Study the form of each of the horses over the last 6 months over jumps, over distances, on good going and bad. Then cross reference that with the form for the jockeys. Then read every big race preview you can to see what the professionals think.
Finally after you've done all that, disregard everything you've learnt and just go for an Irish horse. Works for me most years.
I usually just pick by which one has the best name, although being an indecisive cow I change my mind about 10 times before the race. I'm working the day of the race this year so I'll put one bet on and be done with it (last year I think I put 5 on and basically ended up winning back what I'd spent).
The one thing I have learned to never ever do is bet on the favourite.
Alright, here's why. Firstly, it is a bloody long race with really, seriously big jumps; much bigger than horses usually see even on a point to point course. Second, there's 40 horses start running in it; way more than any normal race, so many that one interfering with another (no, not like that, the males have all been de-bollocked) can easily happen. Thirdly, the first fence is way too far from the start; that's why you get so many fallers there. Horses in a bunch, with people cheering them on run like hell and there's bugger all brakes on an out-of-control dobbin so most of 'em get to the first fence way, way too fast to jump it safely. Fourthly, the first few fences are hell on horses and quite a few get round the first time then see Fence One again for the second and think "Sod this for a game of soldiers" and stick the brakes on.
To choose somethings to back in the national, you want a horse that quite likes soft going (the course is mushy clay and a week's rain won't help), has won something recently or at least been out and not made a tit of its self, and hasn't been raced inside a month of the big race. Horses take that long to recover from a long hard race; racing knocks hell out of a horse. The Grand National is a handicap race, so the favourite will be carrying more weight (11stone 10 pounds, if I remember rightly) than any other horse; that's a hell of a weight to lug for a long race over big, big jumps. It doesn't much matter how big the nag is, as long as it can and demonstrably has run the distance in the past.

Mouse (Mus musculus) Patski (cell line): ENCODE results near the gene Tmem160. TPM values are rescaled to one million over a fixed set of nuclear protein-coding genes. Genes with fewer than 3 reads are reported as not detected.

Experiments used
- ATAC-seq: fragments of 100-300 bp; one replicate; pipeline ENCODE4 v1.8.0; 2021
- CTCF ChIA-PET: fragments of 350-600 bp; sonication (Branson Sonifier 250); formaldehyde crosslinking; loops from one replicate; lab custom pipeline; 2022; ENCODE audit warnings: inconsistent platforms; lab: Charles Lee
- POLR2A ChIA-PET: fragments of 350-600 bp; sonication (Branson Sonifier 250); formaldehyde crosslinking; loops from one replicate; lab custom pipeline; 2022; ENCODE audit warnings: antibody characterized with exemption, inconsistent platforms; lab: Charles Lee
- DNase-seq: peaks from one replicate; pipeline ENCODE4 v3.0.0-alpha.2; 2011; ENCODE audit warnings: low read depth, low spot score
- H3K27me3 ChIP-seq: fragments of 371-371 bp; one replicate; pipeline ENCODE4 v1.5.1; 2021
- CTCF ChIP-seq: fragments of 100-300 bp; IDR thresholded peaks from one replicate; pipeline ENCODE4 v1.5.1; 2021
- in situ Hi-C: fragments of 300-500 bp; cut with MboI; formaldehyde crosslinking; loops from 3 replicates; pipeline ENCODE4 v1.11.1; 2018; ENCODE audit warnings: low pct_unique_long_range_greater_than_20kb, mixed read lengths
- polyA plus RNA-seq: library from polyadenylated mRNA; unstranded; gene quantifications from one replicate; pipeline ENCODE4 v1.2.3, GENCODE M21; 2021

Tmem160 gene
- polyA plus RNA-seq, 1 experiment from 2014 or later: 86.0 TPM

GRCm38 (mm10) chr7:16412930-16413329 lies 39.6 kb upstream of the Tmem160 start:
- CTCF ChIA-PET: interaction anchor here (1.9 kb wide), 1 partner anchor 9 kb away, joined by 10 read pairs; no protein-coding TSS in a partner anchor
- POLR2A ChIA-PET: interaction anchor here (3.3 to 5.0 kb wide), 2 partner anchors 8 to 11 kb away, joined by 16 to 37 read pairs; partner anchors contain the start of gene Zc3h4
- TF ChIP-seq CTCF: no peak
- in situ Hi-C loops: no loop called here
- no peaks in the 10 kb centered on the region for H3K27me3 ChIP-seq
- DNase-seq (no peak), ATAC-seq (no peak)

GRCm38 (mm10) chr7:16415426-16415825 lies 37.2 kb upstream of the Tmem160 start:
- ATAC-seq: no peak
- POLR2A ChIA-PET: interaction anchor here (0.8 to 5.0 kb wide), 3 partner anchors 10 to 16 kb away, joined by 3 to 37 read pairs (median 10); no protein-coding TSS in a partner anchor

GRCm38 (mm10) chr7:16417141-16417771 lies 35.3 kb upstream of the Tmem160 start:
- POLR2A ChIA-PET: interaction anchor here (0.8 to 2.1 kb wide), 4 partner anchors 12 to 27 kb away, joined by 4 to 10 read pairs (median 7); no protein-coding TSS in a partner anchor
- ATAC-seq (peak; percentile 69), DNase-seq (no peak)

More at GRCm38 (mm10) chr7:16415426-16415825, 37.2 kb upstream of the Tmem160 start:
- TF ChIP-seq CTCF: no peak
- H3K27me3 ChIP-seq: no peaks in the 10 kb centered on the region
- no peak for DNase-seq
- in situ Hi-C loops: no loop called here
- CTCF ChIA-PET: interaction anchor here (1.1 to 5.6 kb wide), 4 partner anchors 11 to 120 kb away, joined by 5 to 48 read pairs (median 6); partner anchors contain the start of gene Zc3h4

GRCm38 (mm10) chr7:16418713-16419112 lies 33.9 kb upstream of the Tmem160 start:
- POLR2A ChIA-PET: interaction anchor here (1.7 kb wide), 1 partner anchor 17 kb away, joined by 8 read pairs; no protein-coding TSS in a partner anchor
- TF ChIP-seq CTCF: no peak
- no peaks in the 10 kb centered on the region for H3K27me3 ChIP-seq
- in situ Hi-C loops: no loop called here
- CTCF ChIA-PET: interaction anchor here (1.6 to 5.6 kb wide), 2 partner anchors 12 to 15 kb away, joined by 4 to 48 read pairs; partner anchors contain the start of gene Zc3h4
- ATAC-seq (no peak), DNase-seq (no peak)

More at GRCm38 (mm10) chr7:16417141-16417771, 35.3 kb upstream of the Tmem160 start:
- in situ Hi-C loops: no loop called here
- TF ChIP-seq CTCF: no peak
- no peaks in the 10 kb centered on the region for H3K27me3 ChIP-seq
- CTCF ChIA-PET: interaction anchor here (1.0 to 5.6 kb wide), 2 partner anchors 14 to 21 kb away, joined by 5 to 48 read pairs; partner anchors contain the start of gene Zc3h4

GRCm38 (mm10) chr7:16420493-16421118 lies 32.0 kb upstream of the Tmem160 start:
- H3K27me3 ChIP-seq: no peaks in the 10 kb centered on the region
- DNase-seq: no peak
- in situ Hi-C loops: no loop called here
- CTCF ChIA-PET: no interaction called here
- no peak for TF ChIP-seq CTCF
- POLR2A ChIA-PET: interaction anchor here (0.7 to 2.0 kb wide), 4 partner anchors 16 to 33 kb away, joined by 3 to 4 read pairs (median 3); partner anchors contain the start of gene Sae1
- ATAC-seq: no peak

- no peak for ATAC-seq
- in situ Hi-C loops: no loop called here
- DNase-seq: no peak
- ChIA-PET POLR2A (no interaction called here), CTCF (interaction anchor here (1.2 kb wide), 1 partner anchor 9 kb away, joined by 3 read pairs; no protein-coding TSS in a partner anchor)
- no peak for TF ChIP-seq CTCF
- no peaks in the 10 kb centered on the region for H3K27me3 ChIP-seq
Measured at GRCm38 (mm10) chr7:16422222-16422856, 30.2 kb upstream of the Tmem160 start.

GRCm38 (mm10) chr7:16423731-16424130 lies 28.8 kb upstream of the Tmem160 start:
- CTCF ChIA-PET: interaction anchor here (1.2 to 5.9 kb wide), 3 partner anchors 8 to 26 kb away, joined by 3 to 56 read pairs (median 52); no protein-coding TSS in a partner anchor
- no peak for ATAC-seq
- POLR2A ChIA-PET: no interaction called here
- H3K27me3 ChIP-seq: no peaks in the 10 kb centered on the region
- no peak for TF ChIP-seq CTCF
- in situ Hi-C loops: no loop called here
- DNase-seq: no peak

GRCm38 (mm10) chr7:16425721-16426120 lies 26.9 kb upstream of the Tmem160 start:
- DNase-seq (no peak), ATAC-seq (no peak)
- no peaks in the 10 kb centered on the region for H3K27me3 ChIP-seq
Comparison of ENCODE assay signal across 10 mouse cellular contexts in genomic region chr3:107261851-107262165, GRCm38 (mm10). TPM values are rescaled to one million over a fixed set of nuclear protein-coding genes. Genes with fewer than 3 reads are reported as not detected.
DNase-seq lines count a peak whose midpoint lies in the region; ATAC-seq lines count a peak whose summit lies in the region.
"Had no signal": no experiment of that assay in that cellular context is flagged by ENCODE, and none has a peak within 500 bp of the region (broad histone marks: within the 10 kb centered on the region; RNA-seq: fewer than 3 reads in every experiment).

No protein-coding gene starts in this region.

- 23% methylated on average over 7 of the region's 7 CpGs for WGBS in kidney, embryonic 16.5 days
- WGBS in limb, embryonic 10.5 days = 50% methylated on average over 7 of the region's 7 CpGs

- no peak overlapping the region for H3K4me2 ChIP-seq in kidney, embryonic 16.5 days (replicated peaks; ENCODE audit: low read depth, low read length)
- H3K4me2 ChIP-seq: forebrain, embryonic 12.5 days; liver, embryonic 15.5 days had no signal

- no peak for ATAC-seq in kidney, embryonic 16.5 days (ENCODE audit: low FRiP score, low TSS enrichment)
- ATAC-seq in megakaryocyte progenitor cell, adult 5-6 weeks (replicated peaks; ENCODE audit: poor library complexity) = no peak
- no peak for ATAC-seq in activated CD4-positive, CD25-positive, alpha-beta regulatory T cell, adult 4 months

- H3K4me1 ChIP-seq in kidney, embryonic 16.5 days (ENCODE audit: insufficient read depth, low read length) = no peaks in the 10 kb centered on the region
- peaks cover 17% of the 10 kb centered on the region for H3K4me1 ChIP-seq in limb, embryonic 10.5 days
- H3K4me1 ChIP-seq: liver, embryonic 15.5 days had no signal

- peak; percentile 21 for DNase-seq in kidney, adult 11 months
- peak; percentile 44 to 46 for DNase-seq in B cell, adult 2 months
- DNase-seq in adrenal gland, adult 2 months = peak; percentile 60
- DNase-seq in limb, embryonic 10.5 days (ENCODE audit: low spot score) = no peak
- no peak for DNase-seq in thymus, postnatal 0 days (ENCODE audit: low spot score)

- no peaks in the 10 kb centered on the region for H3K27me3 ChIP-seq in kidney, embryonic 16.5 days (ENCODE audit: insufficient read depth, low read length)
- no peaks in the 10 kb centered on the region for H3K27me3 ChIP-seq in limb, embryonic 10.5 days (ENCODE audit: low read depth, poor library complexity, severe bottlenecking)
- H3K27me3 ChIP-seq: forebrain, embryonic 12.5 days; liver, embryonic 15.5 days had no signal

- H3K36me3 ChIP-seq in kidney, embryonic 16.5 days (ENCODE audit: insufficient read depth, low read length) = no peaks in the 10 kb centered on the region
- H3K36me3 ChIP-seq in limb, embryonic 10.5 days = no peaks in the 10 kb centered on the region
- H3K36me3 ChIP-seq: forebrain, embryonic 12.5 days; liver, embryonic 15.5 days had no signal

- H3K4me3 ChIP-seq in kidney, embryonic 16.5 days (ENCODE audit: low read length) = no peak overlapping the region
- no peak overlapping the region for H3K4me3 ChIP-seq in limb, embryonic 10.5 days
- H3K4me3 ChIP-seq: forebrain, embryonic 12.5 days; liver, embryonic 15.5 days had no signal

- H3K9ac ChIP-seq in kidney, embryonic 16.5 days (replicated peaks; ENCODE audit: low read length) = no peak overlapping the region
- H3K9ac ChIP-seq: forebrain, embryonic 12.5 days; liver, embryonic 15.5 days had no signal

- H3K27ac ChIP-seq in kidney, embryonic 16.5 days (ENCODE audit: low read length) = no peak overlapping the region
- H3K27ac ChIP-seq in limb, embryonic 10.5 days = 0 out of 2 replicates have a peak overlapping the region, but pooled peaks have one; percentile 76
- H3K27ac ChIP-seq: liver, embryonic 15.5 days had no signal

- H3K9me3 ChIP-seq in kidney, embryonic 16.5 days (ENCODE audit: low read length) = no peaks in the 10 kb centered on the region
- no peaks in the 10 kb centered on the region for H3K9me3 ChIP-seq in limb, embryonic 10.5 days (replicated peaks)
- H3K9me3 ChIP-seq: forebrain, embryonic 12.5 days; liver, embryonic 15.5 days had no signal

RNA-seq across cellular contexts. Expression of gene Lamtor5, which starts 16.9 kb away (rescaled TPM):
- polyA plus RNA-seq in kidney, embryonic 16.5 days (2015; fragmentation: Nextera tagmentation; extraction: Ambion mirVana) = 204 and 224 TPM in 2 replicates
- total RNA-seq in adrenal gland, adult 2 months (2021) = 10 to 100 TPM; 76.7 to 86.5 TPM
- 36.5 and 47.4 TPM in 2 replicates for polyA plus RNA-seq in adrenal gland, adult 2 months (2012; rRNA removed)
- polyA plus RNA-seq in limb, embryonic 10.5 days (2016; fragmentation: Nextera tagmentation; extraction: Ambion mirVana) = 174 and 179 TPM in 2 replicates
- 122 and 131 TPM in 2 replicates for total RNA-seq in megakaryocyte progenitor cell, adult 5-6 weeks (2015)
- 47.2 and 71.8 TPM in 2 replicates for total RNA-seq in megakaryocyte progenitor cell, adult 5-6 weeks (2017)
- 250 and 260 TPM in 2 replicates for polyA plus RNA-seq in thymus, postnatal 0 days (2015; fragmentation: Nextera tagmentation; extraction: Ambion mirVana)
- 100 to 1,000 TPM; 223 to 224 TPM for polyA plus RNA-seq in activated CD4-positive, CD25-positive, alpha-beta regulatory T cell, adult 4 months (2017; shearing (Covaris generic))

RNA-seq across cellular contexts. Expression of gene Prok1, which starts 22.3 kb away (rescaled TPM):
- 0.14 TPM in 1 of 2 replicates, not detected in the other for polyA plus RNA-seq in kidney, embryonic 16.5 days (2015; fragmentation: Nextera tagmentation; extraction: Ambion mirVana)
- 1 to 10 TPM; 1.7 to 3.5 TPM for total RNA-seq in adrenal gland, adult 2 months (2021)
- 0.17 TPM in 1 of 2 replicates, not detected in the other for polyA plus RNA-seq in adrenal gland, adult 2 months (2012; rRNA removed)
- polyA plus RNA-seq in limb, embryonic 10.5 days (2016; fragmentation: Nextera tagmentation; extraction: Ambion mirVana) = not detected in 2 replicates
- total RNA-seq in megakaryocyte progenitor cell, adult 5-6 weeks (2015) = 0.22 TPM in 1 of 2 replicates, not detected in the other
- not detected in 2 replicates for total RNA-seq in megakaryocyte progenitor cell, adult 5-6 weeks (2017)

When betting on course, don't go to the first bookie you see. Look round; they all have to pay to stand and the best pitches cost more. Bookies are insured; they WILL always pay out, so go looking in the less-favoured pitches for better odds. Smart bookies (and I used to work for a smart one) know that sticking up odds of more than about 50-1 is a waste of time; you don't get more cash on donkeys like that, but you do get landed with bigger liabilities on 'em. So if you're betting on donkeys, bet each-way (check what the bookie is giving for each way; should be 1/4 of the odds, first four) and go roving about looking for a plonker of a bookie who hasn't learned not to put up daft odds. Deranged scotsmen are usually good for this sort of thing; if you see a certain Mr Moody there (Cedric to his mother), do give him my regards as he always stuck big odds on donkeys.
When you get your ticket, don't bloody lose it! Bookies work on the theme of "No ticket, no payment". Even if the horse loses, hang onto the ticket; there might be a Stewards Enquiry and the placings might get turned over, so don't be daft and chuck a ticket away.
Finally, if you're walking about on Aintree, keep your eyes down (people do drop cash quite a lot there) and keep your wallet very, very secure. The place is bloody swarming with pick-pockets!